The following is the 16th in a series of excerpts from Kelvin Rodolfo’s ongoing book project “Tilting at the Monster of Morong: Forays Against the Bataan Nuclear Power Plant and Global Nuclear Energy.“
Here, we continue to look at how the fuel for BNPP is produced. It is not mined in the Philippines, because we have none. Perhaps this is just as well, because mining causes serious environmental problems. We do need to know about these difficulties, and acknowledge that if we do go nuclear, people in uranium-producing countries will pay heavy environmental prices.
Except for special efforts to protect miners from inhaling radioactive dust, traditional uranium mining is not much different from mining for any other metal, as happens all over the Philippines. Deeper deposits are mined underground. If the ore is not too deeply buried, it is cheaper to strip off the overlying soil and rock, and mine at the surface in open pits. In either case, the rock ore is blasted and broken into manageable pieces and brought to a mill at the mine site.
Heavy mill machinery crushes the ore into sand-sized and smaller fragments, and mixes it into a slurry with water. The slurry is then treated with a powerful chemical, most often sulfuric acid. We are familiar with sulfuric acid; it is used in common lead-acid car batteries, and quickly dissolves holes in your clothing if you are careless.
The acid transforms the uranium into crude uranium oxide, or U3O8, called “yellowcake” because of its color. If you are old enough, you may have heard of yellowcake in connection with the US invasion of Iraq in 2003. Dick Cheney, George Bush, and George Blair used forged documentation to claim that Saddam Hussein was buying yellowcake from Niger to make nuclear weapons.
The yellowcake and the weapons turned out to be fictitious, but the hundreds of thousands of people killed by the Iraq war were very real indeed.
About 90 to 95% of the uranium is recovered as yellowcake from the fluid in the slurry. It contains 15 to 25% impurities and still needs more refinement after shipping. And no, it is not radioactive enough to be dangerous to hold like this, but is toxic if you breathe or eat it, so if you ever get the chance to do so, please don’t.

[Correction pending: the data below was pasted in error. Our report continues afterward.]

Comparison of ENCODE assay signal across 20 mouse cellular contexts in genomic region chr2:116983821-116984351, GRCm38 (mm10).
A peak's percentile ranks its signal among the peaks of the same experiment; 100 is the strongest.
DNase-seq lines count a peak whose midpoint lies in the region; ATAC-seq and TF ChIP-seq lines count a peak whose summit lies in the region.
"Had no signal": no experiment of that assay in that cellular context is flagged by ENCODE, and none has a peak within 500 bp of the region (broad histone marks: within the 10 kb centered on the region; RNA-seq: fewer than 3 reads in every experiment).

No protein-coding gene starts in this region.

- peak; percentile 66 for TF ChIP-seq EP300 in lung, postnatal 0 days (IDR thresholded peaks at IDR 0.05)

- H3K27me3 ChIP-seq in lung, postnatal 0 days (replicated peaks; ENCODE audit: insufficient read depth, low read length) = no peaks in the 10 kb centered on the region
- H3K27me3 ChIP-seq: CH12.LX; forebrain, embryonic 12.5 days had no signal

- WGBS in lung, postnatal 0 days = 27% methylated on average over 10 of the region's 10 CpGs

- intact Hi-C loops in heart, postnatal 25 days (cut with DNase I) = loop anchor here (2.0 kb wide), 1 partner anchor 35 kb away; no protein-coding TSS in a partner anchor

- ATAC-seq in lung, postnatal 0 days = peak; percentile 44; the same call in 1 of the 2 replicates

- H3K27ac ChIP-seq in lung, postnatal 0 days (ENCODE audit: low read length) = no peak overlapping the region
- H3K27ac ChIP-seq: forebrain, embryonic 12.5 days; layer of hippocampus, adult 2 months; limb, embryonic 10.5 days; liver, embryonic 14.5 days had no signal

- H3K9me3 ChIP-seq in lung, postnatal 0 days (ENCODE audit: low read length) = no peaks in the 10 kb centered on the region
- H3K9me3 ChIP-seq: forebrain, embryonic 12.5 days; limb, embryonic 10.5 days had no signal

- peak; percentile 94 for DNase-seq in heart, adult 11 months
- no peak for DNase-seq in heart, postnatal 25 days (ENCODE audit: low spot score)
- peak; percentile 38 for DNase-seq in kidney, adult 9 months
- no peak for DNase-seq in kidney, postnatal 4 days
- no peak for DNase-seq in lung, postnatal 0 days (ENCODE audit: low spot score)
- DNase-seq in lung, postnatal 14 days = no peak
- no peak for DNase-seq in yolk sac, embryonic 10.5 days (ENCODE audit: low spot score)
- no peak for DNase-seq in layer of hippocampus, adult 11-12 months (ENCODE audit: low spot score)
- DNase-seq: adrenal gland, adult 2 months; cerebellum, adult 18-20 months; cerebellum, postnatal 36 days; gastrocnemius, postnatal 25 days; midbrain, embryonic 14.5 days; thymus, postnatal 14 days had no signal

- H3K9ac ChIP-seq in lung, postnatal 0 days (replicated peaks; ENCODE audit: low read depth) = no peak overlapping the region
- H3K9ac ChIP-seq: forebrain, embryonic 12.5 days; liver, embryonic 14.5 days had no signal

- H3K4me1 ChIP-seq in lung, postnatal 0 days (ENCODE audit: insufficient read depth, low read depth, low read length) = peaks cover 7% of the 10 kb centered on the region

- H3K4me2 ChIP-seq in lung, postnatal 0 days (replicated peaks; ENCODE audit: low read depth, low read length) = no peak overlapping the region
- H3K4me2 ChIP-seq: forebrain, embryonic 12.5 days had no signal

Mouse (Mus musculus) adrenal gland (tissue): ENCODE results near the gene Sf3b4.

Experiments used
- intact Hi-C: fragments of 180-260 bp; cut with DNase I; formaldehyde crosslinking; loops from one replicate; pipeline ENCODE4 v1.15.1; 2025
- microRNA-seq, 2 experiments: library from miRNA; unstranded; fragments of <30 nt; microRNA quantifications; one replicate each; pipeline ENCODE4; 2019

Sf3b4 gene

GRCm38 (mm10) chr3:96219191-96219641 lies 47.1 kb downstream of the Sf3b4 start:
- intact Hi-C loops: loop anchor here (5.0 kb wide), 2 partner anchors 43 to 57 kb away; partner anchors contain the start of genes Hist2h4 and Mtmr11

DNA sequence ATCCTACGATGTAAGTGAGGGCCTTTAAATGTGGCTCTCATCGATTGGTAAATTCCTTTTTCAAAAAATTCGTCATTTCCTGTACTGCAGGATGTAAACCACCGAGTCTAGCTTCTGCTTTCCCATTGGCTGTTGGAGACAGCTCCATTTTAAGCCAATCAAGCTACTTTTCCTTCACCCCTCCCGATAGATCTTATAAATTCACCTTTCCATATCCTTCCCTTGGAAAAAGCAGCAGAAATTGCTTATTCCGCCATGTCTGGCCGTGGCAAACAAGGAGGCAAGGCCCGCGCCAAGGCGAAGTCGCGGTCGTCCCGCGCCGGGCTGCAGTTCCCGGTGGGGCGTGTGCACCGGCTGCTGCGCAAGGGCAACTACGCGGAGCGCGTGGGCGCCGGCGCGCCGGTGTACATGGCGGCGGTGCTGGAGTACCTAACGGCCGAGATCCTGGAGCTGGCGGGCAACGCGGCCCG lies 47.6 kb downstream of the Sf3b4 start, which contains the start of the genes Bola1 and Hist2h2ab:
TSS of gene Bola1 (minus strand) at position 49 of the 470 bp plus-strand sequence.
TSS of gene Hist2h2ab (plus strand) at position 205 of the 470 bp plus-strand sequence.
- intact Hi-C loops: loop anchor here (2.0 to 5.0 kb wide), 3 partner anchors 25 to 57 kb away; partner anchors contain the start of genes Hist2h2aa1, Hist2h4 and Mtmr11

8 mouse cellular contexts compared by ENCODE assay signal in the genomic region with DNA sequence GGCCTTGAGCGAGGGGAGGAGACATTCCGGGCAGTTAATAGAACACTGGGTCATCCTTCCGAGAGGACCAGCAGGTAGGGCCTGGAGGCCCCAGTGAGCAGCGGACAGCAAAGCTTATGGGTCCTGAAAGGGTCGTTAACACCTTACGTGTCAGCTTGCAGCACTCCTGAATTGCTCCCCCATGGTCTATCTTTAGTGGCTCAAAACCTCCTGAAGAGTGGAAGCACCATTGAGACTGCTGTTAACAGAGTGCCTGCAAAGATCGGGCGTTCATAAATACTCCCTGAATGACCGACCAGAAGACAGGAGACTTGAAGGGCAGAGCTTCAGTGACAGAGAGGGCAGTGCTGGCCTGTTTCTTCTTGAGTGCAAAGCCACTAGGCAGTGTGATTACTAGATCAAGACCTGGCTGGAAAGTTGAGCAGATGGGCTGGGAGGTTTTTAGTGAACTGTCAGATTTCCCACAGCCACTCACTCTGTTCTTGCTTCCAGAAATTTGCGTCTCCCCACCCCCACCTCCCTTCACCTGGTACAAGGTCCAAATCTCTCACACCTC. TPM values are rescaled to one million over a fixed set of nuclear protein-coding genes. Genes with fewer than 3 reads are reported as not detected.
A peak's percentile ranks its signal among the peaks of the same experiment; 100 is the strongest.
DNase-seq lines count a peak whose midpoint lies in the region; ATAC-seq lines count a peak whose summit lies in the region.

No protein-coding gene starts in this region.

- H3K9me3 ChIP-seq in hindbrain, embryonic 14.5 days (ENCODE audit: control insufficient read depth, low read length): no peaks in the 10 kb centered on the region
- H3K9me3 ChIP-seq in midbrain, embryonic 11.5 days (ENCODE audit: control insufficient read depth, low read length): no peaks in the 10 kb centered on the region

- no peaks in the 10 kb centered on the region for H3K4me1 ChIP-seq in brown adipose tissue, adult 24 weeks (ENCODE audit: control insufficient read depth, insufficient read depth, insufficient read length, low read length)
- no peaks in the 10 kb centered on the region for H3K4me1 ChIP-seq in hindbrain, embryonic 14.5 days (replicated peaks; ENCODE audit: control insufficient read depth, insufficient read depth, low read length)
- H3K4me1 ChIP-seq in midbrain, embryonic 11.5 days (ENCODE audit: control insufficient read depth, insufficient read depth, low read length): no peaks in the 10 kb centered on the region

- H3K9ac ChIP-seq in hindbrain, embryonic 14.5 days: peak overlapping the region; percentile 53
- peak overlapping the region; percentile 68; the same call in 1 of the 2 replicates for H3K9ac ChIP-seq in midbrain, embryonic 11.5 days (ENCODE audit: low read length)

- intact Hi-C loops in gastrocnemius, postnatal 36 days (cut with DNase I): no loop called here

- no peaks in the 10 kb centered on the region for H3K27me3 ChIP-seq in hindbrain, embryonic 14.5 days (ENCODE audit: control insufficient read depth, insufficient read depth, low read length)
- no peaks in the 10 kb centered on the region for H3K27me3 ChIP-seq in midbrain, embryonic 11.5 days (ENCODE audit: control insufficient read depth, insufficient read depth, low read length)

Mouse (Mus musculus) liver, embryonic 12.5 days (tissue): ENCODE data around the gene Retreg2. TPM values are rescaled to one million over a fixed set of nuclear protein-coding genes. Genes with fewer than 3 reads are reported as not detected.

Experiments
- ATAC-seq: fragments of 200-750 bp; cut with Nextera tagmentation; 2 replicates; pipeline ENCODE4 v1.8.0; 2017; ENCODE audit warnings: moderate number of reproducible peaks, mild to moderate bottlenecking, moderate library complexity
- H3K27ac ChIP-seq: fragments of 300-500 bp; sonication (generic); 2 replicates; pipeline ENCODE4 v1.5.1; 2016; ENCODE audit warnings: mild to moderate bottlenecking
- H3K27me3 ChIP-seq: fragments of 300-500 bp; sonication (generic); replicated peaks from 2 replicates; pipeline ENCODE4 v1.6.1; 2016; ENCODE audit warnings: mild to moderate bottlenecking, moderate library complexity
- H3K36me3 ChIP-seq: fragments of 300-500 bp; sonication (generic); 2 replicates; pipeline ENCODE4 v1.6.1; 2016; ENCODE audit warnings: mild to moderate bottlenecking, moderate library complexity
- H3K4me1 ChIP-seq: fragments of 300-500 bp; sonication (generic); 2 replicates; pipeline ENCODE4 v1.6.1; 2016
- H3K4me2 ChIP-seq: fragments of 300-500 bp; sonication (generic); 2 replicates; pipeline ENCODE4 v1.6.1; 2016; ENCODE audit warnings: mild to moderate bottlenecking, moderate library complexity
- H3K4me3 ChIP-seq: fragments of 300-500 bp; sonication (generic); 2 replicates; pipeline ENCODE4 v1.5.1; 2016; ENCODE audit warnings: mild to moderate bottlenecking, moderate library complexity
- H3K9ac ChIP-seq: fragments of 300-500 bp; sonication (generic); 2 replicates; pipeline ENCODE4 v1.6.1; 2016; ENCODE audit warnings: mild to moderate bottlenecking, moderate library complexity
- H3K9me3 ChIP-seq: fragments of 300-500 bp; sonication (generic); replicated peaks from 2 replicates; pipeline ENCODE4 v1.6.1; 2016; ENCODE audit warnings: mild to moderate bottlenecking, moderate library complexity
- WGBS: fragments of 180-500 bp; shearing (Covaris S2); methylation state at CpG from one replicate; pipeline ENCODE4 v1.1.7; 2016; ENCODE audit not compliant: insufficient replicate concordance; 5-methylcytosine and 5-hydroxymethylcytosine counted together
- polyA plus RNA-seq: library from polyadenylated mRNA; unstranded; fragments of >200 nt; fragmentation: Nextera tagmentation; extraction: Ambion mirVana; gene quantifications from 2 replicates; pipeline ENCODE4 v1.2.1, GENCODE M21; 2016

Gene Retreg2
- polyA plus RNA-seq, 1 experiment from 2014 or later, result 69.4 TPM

After having being blasted and quarried out, some ores turn out to contain too little uranium to be milled profitably. A few mines recover uranium fairly cheaply from such ores by “heap leaching.”
First, to prevent leakage, they make pads of clay, sometimes lined with plastic “geotextile.” After the coarsely crushed ore is heaped on top of the pads, sulfuric acid is dripped or sprayed on it. The acid seeps through the ore, dissolves uranium, and oozes down to perforated pipes on top of the pads.
The facilities are cleverly built on slopes so that the acid in the pipes flows down and through a processing plant. Uranium is extracted from the fluid and dried into yellowcake, and the acid is pumped back up to be applied to the heap again.
That method is no longer widely used because of serious environmental problems. While active, the heaps emit radioactive radon gas; wind blowing across them disperses dust; the leachate can leak and contaminate streams and groundwater. But even after the leaching is discontinued, the heaps are just another form of mine waste that will pollute the landscape forever.
‘In situ’ leaching: The new way to extract uranium from the ground
Underground and surface mining still provide almost half of the world’s uranium and add to the growing volumes of waste. In the 1970s, however, a new technique, in situ leaching, evolved and rapidly came to dominate the way uranium is produced. One of its main advantages is that it leaves no piles or ponds of waste.
Called in situ because it doesn’t take the ore out of the ground, it pumps sulfuric acid or other chemical fluids into the underground ore deposit through a field of drill holes, and pumps it out containing dissolved uranium through other holes. The uranium is recovered from the fluid as yellowcake on site.